July 2018
Volume 59, Issue 9
Open Access
ARVO Annual Meeting Abstract  |   July 2018
Phacoemulsification Cataract Surgery in Patients Receiving Novel Oral Anticoagulant
Author Affiliations & Notes
  • Janice Jing Chee Cheung
    Ophthalmology, The University of Hong Kong, Hong Kong, Hong Kong
  • Kenneth Kai Wang Li
    Ophthalmology, United Christian Hospital, Hong Kong, Hong Kong
  • Shasha Liu
    Ophthalmology, United Christian Hospital, Hong Kong, Hong Kong
  • Footnotes
    Commercial Relationships   Janice Jing Chee Cheung, None; Kenneth Kai Wang Li, None; Shasha Liu, None
  • Footnotes
    Support  None
Investigative Ophthalmology & Visual Science July 2018, Vol.59, 2222. doi:https://doi.org/
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      Janice Jing Chee Cheung, Kenneth Kai Wang Li, Shasha Liu; Phacoemulsification Cataract Surgery in Patients Receiving Novel Oral Anticoagulant. Invest. Ophthalmol. Vis. Sci. 2018;59(9):2222. doi: https://doi.org/.

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      © ARVO (1962-2015); The Authors (2016-present)

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Purpose : To assess the risk of intraoperative and postoperative bleeding in patients receiving novel oral anticoagulation (NOAC) while undergoing phacoemulsification surgery.

Methods : A retrospective study reviewed the electronic records of consecutive patients receiving NOAC during the time of phacoemulsification surgery over a 4-year period (from January 2012 through to September 2016). Patients were either advised to stop medication before surgery (withheld group) or continue medication throughout the surgery (continued group). Details including patient demographics, preoperative assessment, surgical details, postoperative outcome and intraoperative, postoperative and systemic complications were all recorded.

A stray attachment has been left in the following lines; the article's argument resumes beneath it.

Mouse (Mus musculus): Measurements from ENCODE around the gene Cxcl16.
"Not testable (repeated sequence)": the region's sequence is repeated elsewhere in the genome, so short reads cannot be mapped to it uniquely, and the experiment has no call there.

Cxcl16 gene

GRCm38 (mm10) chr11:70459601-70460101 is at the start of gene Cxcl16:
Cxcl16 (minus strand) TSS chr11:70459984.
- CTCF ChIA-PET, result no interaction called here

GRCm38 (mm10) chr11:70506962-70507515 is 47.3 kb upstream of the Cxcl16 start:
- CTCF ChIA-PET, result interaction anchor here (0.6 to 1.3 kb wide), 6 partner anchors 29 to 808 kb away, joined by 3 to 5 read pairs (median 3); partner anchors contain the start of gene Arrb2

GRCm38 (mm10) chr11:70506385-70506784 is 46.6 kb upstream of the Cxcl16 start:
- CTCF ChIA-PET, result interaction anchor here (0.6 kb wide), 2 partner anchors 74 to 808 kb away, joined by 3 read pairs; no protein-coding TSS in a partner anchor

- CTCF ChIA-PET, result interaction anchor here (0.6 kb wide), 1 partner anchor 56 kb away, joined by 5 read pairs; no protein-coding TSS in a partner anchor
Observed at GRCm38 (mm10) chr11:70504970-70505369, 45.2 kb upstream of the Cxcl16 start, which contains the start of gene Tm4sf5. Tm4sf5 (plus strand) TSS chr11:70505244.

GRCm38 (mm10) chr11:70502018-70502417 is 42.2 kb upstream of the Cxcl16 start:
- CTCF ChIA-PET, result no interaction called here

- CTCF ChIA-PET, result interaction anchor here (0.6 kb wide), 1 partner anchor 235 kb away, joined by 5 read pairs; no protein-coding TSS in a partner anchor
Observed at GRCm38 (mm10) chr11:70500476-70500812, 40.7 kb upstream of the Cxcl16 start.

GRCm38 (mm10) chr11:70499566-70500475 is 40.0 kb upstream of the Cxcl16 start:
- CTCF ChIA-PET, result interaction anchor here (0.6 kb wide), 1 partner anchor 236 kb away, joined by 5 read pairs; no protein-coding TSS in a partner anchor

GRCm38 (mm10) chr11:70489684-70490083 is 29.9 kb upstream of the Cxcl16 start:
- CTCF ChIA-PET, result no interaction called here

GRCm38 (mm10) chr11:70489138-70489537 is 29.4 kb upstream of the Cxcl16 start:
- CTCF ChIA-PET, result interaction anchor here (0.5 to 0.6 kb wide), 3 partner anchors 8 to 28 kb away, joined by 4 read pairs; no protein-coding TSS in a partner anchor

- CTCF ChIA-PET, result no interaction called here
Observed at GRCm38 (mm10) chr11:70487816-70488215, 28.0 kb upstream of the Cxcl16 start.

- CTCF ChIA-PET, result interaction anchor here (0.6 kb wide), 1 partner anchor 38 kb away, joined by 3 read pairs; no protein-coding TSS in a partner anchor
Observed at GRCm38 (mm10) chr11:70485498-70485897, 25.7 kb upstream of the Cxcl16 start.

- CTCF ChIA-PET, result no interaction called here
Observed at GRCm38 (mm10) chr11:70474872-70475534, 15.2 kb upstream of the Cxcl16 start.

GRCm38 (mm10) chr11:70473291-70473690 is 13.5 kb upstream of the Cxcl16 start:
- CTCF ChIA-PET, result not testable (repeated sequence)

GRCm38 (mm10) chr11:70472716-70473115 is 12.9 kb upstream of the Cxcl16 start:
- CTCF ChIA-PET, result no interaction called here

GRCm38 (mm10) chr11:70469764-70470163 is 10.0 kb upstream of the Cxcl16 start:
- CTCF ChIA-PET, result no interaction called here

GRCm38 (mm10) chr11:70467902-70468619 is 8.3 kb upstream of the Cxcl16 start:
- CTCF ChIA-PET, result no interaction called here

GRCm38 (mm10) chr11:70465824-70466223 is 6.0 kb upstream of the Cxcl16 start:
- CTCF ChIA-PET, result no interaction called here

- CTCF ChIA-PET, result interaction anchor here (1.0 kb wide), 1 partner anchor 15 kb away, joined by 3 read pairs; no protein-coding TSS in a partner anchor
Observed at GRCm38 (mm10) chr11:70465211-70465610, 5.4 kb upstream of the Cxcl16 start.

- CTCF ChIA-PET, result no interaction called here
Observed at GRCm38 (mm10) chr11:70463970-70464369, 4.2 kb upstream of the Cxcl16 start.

Results : A total of 66 eyes of 53 patients were included, 42 continued and 24 withheld medication before surgery. There was no statistically significant difference between the two groups in demographics, cataract risk factors, baseline renal function and clotting profile, type of NOAC, wound size, phacoemulsification energy and pre-operative or post-operative visual acuity.
There was also no significant difference in post-operative and systemic complications (p= 1.00 and 0.53, Fischer’s exact test). None of the patients in the continued group had post-operative complications; two cases in the withheld group had bruising and subconjunctival hemorrhage, which were self-limiting in nature (p=0.13, Fischer’s exact test). The only significant difference between the two groups was the mode of anesthesia (p = 0.01, Fischer’s exact test).

Conclusions : Continuation of NOAC medications during phacoemulsification surgery appears safe, with low risk of intraoperative and postoperative haemorrhagic complications. The choice to continue or withhold NOAC perioperatively should be balanced with potential benefit and risk with a multidisciplinary approach.

This is an abstract that was submitted for the 2018 ARVO Annual Meeting, held in Honolulu, Hawaii, April 29 - May 3, 2018.


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